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Tory Leadership Crisis: Steady support for the great survivor: Michael Heseltine's record makes him a likely contender. Patricia Wynn Davies looks back

'I cannot forsee any circumstances in which I would stand against the Prime Minister,' said Michael Heseltine just weeks before he precipitated the demise of Margaret Thatcher in October 1990.

But beneath the furrowed brow that witnessed the Prime Minister's acute misery on Tuesday is something approaching the old Michael Heseltine, relishing being in not-quite pole position.

An MP since 1966, he once brandished the Commons' Mace in response to a Labour 'Red Flag' demonstration and ran the gauntlet of bobble-hatted CND protestors in a flak- jacket at Molesworth.

At the height of his hostility towards CND, which he judged a left-wing organisation, Greenham Common women daubed him with paint.

But the greatest moment of fame in a colourful career came 20 years later when his then obsessive pro-EEC stance prompted the dramatic walk- out from the Cabinet over Westland and out of the Government, humiliating Mrs Thatcher.

The conflict between the two, prompting Baroness Thatcher to say he would be leader over her dead body, began almost as soon as he achieved his first Cabinet appointment as environment secretary in 1979.

The 1981 report on Liverpool by the man who became 'Mr Merseyside' began: 'It took a riot (at Toxteth) to make the Cabinet take inner city problems seriously.' It was said to have so incensed Margaret Thatcher that she scrapped the entire study.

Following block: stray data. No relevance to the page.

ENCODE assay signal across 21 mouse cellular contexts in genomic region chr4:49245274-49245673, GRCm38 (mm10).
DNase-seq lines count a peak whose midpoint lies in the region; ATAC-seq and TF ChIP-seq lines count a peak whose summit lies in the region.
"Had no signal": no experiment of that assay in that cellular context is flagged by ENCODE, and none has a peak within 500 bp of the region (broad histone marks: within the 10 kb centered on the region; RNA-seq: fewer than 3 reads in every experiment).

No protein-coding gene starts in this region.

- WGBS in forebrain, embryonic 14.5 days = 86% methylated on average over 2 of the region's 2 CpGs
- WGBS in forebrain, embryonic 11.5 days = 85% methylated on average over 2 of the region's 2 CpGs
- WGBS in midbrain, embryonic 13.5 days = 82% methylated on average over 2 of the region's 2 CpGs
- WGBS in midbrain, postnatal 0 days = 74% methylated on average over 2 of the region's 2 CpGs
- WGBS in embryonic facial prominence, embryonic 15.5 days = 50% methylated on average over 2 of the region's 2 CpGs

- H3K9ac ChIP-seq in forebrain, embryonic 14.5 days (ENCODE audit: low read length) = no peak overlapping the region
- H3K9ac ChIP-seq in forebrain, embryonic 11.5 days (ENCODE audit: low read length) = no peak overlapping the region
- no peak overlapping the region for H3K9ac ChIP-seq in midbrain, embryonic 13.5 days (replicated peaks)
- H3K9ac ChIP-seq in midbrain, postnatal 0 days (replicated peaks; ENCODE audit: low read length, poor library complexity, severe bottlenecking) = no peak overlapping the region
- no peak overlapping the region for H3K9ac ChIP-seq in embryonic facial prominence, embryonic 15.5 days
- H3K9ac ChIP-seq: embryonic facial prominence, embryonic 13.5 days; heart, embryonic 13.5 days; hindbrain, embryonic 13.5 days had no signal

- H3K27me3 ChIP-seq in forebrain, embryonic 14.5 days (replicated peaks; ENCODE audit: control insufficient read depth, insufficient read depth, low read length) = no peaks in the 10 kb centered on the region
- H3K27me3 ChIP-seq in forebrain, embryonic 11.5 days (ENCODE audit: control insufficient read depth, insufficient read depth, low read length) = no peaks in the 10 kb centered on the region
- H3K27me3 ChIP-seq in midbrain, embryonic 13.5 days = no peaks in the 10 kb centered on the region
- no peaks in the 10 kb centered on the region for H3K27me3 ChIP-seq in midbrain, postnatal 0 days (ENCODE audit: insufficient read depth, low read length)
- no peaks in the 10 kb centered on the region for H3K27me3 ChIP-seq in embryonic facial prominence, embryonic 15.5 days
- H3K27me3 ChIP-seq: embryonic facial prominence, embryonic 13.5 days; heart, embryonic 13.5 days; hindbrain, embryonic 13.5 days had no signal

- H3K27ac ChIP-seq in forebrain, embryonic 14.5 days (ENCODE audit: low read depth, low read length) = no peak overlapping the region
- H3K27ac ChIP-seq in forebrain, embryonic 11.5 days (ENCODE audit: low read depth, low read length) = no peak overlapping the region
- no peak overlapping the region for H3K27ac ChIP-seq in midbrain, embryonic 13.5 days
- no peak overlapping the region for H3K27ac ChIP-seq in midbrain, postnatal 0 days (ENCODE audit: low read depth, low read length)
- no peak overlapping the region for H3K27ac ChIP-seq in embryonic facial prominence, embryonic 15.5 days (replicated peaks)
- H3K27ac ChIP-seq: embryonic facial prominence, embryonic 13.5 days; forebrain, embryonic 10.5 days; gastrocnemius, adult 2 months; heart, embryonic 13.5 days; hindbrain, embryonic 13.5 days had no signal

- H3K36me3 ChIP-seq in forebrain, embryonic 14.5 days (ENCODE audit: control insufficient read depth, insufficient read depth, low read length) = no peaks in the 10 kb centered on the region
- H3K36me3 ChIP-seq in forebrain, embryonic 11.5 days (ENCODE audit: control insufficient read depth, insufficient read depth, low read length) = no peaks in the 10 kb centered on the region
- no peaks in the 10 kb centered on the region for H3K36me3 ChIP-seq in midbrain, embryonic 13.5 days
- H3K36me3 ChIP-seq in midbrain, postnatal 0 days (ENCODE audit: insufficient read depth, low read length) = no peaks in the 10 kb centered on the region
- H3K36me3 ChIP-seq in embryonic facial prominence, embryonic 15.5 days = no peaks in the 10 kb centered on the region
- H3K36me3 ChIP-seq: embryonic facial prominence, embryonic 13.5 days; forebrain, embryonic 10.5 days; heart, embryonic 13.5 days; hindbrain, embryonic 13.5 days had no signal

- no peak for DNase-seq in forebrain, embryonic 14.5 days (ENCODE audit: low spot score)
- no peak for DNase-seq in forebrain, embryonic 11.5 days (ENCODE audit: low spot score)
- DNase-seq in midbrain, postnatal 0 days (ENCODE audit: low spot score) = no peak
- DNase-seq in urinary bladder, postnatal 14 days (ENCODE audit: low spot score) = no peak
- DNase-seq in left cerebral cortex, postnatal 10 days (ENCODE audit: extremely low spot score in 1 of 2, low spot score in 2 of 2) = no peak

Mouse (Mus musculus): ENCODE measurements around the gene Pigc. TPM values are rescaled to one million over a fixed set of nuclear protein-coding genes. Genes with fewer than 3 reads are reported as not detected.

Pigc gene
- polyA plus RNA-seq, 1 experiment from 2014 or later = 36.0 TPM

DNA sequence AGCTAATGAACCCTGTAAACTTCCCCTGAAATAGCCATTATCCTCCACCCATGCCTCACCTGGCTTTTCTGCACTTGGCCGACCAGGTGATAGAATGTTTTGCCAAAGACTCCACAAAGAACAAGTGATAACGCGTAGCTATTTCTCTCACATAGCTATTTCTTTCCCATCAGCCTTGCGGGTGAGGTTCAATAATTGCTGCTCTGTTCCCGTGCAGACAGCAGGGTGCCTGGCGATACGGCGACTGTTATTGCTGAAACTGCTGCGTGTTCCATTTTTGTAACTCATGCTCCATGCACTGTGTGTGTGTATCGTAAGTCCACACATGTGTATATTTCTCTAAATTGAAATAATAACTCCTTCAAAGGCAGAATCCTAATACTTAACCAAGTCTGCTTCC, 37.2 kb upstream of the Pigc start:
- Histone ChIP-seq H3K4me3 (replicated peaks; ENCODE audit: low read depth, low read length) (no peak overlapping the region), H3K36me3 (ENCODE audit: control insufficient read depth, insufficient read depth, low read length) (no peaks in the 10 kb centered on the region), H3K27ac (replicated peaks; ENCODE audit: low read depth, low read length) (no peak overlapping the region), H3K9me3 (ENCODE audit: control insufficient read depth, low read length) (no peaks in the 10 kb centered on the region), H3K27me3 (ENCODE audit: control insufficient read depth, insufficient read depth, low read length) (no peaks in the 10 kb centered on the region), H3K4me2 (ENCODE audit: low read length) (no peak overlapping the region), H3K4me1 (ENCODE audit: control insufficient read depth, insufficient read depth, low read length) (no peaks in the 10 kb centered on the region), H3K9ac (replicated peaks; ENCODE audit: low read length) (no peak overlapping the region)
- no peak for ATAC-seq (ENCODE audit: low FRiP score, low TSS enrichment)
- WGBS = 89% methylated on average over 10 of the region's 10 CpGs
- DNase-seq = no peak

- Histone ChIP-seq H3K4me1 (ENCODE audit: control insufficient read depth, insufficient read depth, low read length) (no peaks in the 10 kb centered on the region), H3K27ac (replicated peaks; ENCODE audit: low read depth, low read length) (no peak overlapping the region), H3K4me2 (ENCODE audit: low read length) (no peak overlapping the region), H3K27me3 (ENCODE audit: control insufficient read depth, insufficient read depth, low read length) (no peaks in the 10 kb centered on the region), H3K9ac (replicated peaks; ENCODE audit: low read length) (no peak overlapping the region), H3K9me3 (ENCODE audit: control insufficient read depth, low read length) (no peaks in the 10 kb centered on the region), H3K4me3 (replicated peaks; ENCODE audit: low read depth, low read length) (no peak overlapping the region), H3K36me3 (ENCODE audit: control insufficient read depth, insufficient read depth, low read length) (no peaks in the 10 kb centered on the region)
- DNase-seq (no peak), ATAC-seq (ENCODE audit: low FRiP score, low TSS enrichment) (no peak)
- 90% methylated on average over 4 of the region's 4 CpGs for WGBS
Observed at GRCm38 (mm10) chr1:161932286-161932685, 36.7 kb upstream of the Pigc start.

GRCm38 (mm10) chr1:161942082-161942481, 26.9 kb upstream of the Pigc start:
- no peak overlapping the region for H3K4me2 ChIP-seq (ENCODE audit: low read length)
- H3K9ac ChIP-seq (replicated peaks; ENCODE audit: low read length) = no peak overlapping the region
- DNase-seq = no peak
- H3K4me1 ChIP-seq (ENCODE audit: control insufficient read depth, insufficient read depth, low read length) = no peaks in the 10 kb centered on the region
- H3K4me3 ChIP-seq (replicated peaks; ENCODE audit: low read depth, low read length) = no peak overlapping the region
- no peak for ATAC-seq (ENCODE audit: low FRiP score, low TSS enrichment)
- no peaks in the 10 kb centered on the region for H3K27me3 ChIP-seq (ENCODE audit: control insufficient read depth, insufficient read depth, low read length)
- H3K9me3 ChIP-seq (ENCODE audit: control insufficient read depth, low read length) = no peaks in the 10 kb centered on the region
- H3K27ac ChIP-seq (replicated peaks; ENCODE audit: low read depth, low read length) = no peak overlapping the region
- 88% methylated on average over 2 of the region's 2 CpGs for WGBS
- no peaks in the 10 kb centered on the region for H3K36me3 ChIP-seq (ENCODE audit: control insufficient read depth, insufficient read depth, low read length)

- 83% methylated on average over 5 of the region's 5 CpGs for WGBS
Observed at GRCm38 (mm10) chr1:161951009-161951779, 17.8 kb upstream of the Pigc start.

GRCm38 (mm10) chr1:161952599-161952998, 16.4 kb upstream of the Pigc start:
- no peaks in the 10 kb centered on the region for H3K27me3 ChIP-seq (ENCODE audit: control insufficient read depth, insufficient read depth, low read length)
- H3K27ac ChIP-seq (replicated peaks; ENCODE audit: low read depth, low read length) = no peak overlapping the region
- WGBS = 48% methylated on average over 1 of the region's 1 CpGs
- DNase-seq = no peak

Conservative party faithful sat in silence at the 1981 party conference as he told them: 'We have to be very careful before we assume strengths and values in those deprived societies that are characteristic of a more vibrant and richer community elsewhere.

'There is one labour exchange in central Liverpool where 20,000 unemployed people are registered. Eight hundred youngsters applied to just one firm.'

After resigning as Secretary of State for Defence in 1986 he declared that public funds played a 'prime role' in reviving inner cities.

'I'll intervene (to help British industry) before breakfast, before lunch, before tea and before dinner, and I'd get up the next morning and I'll start all over again,' he told the October 1992 party conference after John Major had brought him back from the political wilderness to make him President of the Board of Trade, the job he had always coveted. The Rover sale proved to be a different story.

The surface caution of today's manoeuvring is well- judged. John Major is much further away than Mrs Thatcher from the prospect of what Mr Heseltine, when justifying reneging on his promise, said would be the 'ultimate calamity' of a Labour election victory. A lot, moreover, can happen between now and a leadership contest which - except in the as yet still unlikely scenario of a Major resignation - will have to wait until after the Queen's Speech in November.

It calls for the tactics of the middle-distance runner - and not the favourite for the gold medal. But his supporters believe that his political rehabilitation is complete. There has been the bravura performance during the Scott inquiry - the first significant sign after the hammering he took over the pit closures debacle and last summer's heart attack.

There is the fact that while of the Tory 'left', and despite the Thatcher conflicts, he has never been an Ian Gilmour or Jim Prior type of wet. While believing that not everything could be left to market forces, he was strongly in favour of council house sales and is a front-runner among the privatisers.

Behind the scenes, the pro- Heseltine group of backbench Tories are beavering, while the recent Stockton lecture saw him distance himself from the European exchange rate mechanism he once supported and denounce the European single market as having become so 'over-regulated, over-protected and over-centralised' that we now had 'Eurosclerosis', while remembering to mention his admiration for John Major.

(Photograph omitted)